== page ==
All Your Gap Year Questions, Answered


If you’ve been thinking about taking a gap year in 2020, you’re not alone and you probably have a lot of questions about how to make it possible! We asked our travel community on Instagram for your questions about taking a gap year and we’ve answered all of them here!

How can I find gap year programs?

Well, one option is to simply plan your own gap year! You don’t have to pay for a program or a group unless you want to. However, if you do want to do a gap year with an established program or just don’t want to be on your own, there’s a number of great programs. Check out:

For more options, check out our list of best ways to spend a gap year.

gap year travel
How can we travel while also getting experience?

Well, for one: travel is it’s own experience! International experience and a global perspective are definitely valued by many employers. Also, travel can provide you with many soft skills which are so valuable for jobs and internships.

Beyond that, there’s a variety of ways to volunteer abroad, which is a great way to get work experience in a field that you’re interested in. If you have more time (several months or longer), you can also get an internship abroad or even get a short-term work visa and work.

What’s the ideal amount to save for a gap year?

That totally depends on what you’d like to do with your gap year and where you’ll be! As you may imagine, a gap year living in Paris and traveling around Europe will cost more than teaching English in Thailand. As you determine your budget and how much to save, consider:

  • The cost of your plane tickets
  • The cost of your housing/accommodation
  • Weekend trips
  • Food
  • Incidentals
  • International phone plans
  • Visas & immunizations
  • In-country transportation
  • Good travel insurance
  • Cost of tuition for a gap year program, if you’re joining one

Numbeo is a great resource for determining the average cost of living and traveling expenses around the world. This can help you decide how much to save. You’ll also want to factor any money you’ll be making from a job or internship abroad during your gap year, which will of course help offset expenses. However, if you’re not joining a program and are planning on traveling in a budget destination, 3-6 months of traveling can cost as little as $3,000-$10,000.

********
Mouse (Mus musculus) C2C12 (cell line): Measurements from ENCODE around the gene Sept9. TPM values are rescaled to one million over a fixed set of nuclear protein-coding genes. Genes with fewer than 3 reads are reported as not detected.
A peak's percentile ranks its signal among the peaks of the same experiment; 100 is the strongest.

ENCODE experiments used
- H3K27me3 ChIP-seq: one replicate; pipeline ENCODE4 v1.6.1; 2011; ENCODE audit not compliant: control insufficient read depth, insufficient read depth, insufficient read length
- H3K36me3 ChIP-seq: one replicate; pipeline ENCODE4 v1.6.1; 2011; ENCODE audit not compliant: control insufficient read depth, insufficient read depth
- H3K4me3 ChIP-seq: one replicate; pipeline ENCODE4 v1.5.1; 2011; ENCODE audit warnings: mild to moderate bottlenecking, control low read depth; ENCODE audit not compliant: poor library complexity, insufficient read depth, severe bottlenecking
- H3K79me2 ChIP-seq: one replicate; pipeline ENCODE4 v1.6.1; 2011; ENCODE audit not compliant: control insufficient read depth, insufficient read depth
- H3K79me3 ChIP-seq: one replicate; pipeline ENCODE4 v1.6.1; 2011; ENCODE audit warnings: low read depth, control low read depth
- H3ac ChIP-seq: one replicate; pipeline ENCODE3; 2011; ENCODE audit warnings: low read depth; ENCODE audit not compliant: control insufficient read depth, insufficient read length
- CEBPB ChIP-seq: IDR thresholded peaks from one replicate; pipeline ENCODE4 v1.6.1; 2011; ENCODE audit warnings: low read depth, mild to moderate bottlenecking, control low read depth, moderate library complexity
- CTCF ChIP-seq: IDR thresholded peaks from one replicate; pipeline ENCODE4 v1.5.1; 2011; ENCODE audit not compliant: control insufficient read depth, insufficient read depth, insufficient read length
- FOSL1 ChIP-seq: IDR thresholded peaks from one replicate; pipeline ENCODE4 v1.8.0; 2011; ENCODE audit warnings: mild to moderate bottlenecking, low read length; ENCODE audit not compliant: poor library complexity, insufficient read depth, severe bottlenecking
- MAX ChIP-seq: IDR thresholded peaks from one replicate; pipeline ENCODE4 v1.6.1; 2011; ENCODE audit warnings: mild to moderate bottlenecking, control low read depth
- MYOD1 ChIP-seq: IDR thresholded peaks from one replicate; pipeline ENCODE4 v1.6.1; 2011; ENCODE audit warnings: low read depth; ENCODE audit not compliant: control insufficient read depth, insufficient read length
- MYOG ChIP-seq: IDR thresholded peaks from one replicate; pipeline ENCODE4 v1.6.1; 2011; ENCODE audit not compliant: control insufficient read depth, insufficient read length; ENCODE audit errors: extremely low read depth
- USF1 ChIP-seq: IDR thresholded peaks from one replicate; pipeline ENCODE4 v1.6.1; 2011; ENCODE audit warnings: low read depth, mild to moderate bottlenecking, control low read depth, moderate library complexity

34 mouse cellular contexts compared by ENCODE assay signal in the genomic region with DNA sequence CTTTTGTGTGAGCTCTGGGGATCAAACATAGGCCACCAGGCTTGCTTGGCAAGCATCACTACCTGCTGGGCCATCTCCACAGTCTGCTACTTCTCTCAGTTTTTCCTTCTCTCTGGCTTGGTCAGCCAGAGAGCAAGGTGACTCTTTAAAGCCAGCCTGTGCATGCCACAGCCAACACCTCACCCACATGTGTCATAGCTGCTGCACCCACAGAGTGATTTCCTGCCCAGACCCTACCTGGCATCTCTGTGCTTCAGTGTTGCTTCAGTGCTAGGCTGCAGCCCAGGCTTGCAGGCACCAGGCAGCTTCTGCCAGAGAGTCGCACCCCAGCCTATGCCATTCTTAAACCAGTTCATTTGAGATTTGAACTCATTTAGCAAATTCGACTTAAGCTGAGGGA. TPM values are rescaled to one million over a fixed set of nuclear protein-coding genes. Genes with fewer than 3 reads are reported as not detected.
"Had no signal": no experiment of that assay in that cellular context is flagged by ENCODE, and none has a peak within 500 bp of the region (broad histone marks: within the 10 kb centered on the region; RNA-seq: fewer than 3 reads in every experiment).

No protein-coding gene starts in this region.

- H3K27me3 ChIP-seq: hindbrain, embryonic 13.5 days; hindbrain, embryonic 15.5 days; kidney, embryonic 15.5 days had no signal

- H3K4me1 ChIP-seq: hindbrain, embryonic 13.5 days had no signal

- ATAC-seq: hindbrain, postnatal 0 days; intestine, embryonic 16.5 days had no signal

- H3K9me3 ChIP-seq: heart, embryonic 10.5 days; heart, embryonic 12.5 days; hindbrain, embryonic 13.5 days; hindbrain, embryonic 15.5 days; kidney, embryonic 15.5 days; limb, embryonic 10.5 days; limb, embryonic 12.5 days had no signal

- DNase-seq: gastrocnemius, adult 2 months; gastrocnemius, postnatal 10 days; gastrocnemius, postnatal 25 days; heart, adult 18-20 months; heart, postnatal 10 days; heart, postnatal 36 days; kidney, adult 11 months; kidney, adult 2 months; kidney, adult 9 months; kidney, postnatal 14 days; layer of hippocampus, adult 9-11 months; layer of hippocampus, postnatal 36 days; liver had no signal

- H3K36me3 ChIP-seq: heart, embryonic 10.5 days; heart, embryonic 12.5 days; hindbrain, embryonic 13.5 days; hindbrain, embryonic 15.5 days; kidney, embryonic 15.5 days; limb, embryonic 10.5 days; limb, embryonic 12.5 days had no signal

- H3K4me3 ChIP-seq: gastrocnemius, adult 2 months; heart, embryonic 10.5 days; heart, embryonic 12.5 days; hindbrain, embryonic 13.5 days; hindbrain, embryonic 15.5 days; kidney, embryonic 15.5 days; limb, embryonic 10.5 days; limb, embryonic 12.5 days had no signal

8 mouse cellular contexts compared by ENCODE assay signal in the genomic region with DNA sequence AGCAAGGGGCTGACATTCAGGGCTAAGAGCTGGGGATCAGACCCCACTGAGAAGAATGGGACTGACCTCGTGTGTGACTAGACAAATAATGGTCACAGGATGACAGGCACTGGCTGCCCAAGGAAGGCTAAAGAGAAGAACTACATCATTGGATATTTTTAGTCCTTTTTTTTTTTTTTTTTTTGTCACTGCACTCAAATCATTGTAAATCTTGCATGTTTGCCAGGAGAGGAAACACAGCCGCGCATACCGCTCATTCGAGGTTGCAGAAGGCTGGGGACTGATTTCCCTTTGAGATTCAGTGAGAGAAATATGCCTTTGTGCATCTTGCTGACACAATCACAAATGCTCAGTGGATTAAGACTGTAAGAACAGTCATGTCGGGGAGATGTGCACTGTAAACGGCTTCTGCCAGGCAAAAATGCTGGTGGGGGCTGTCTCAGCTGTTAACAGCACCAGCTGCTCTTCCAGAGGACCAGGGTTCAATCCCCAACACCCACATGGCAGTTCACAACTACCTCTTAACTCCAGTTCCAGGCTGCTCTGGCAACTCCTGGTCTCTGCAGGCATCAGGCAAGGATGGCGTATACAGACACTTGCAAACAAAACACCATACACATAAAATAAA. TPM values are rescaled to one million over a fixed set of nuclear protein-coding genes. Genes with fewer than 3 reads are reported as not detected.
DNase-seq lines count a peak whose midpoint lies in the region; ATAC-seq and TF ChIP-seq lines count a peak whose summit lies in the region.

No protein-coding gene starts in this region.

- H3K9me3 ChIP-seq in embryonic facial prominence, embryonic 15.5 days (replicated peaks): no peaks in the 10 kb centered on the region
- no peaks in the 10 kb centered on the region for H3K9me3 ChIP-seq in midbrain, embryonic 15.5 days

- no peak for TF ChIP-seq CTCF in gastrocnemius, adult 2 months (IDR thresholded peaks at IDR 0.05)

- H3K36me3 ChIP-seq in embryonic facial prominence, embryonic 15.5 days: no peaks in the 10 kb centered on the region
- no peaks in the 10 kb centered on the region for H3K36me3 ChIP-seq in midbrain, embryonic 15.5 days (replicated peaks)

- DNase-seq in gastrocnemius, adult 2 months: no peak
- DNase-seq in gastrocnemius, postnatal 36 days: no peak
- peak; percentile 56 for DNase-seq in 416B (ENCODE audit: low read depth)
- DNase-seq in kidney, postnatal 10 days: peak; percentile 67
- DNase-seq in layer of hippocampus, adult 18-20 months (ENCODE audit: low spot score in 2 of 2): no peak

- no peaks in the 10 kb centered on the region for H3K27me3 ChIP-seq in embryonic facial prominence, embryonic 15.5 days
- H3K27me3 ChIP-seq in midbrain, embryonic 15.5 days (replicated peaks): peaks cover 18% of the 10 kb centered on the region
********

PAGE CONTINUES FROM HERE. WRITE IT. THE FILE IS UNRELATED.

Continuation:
gap year budget
How do you stay on budget while on a gap year?

Our number 1 tip for staying on budget: plan ahead! It’s great to give yourself flexibility while you’re studying and traveling, but the more you can prepare in advance, the easier it will be to save what you need and stay on budget. If you can plan to stay in or travel to budget destinations, that’ll help you stay on a budget too.

While you’re traveling, be careful about eating out—which can quickly rack up the costs, depending on where you are. Eat out, of course, but also try the local street food, learn to make local dishes by shopping at grocery stores, pack yourself picnics to enjoy at scenic parks in your new city and so on. Also, going on weekend trips every single weekend adds up fast. Give yourself some time to slow down and enjoy the city you’re in and you’ll save a lot.

Can a college student get jobs abroad (especially if you’re staying for less than a year?)

Yes, depending on where you want to go! Obviously, different countries have different rules regarding work visas and who can/cannot work while staying there. Some great places to travel and get a job abroad are:

While there’s definitely other places where you can get short-term work visas, these are the countries with specific working holiday visas for students and recent grads and are an amazing opportunity to take 6-12 months and get international experience.

Do you have to have a work visa even if you don’t plan to work?

Nope! If you’re just traveling, you can simply get whatever regular tourist visa is needed. Just keep in mind how long you can stay as a tourist—for example, in the EU, it’s 90 days visa-free. After that point you’ll need some kind of student or work visa. The rules vary by country though!

Can you take a gap year after college?

Absolutely! Taking a gap year after college is the perfect opportunity to travel and see the world before tying yourself down with a full-time job. It’s also a great chance to volunteer, work on some side projects and get some experience before jumping into your career.

Can you take a gap year in the middle of doing a degree? Leave and come back to finish?

Generally, yes, although different schools have different steps you can take. In many cases (but not all), a leave of absence can be granted for anywhere from one to several semesters, and can be applied for by making a written request to the dean of your academic department or university. Once granted, your enrollment status will basically be paused for the predetermined amount of time. After this time, you can petition to resume your enrollment. (In most cases, you do not need to reapply.)